Dave Snyders is always a busy guy, but during the holidays, the bustle across his three restaurants only grows. The chef is the owner of Halyard’s and Tramici, both on Cinema Lane, as well as La Plancha on Frederica Road. All three are popular choices for locals and tourists alike.

And starting with Thanksgiving, the restaurants see a flurry of familiar faces.

“For us at the restaurants, it’s certainly a busy time. We have a lot of tourists who come to town for the long weekend. We’re really thankful to see them when they come in,” he said.

“Being the Golden Isles, we also have our regulars who come every year from Nashville, Atlanta, even Chicago and Dallas. We see them during the summer and then we won’t see them again until Thanksgiving.”

The restaurants offer a variety of fare — from fresh catches to classic Italian to Mexican street food — and have become part of a tradition for many. And Snyder understands that flavors hold powerful nostalgia. No where is that more evident than at Thanksgiving tables.

“I think a lot of it is based on your history, the flavors you grew up with ... they make you feel good. If you’re not having a great year, there’s nothing like some comfort food during the holidays. Well, even if you’re having a great year, comfort food is nice. It just makes you feel good,” he said with a chuckle.

As a chef, Snyder enjoys exploring the tastes and textures of those classic dishes. Many times he and his team experiment with twists on some tried and true favorites.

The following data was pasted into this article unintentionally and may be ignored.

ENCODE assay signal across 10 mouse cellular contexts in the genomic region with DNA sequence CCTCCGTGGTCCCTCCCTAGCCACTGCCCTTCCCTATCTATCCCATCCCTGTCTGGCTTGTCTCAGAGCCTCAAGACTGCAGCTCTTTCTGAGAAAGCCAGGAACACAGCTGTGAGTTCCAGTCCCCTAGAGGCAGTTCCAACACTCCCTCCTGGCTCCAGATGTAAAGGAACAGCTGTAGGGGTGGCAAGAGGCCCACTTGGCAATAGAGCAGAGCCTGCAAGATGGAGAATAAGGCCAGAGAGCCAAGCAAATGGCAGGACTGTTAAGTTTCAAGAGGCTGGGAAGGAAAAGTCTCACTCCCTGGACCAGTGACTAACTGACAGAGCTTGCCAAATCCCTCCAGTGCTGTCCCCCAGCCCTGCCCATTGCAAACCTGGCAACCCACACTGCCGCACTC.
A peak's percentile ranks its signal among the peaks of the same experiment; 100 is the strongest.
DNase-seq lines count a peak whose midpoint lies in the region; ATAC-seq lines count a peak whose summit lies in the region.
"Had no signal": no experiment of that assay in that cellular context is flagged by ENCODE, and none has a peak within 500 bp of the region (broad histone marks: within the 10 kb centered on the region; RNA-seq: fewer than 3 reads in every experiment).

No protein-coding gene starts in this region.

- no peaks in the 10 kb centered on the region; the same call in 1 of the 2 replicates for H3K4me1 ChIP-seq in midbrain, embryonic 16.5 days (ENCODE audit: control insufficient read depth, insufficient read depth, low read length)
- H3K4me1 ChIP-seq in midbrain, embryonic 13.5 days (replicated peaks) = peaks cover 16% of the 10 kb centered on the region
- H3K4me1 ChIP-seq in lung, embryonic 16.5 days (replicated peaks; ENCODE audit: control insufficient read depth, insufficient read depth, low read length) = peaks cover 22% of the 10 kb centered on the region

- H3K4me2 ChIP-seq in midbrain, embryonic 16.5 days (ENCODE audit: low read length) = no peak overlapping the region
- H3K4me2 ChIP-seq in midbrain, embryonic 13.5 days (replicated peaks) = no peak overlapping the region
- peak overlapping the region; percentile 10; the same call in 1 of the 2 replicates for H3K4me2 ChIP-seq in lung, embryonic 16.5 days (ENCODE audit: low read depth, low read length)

“We tend to mix things up quite a bit. I love to play with the traditional recipes and try something new,” he said. “It’s all about trial and error. You can’t be afraid to try something new. That’s how you ensure that your Thanksgiving won’t be boring.”

That can go a long way to jazzing up some familiar Thanksgiving dishes. For example, Snyder blended two fall favorites — sweet potatoes and apples — in an innovative twist on a dessert.

“This is a bruléed sweet potato pie with apple compote. It’s one of those recipes that came about from wanting to do something different with some of those familiar favorites that are available this time of year. We had some fun with it,” he said.

“The brulée adds a nice little crunch. The apple compote is balanced by the apple cider vinegar to bring a little acidity, which cuts the sweetness a little bit. But the good thing about this recipe is that you can also add twists to this. If you want something lighter, you could do half sweet potato and half butternut squash. You could also use pears instead of apples if you prefer.”

Bruléed Sweet Potato Pie with Apple

Compote

2 sweet potatoes, whole

Olive oil

Salt

½ cup honey

Pinch cinnamon, ground

Pinch nutmeg, ground

1 teaspoon vanilla paste

Pinch Kosher salt

4 each eggs

1 oz sugar

Directions: Lightly coat potatoes with oil and salt. Bake in a 350 degree oven until done. Allow to cool. Peel potatoes and put through rice mill or mash well. Combine potatoes with remaining ingredients.

Bake in pie shell at 350 for 20 minutes. Allow to cool. Sprinkle with sugar and use torch to brulée the top. Add apple compote and whipped cream to garnish.

Apple Compote

3 Granny Smith apples, peeled and diced

2 cup apple cider

½ cup apple cider vinegar

1 cup honey

1 teaspoon vanilla paste

2 oz bourbon

1 teaspoon salt

Directions: Combine all ingredients and bring to boil, lower to simmer. Cook and stir frequently. Reduce by 50 percent and allow to cool.

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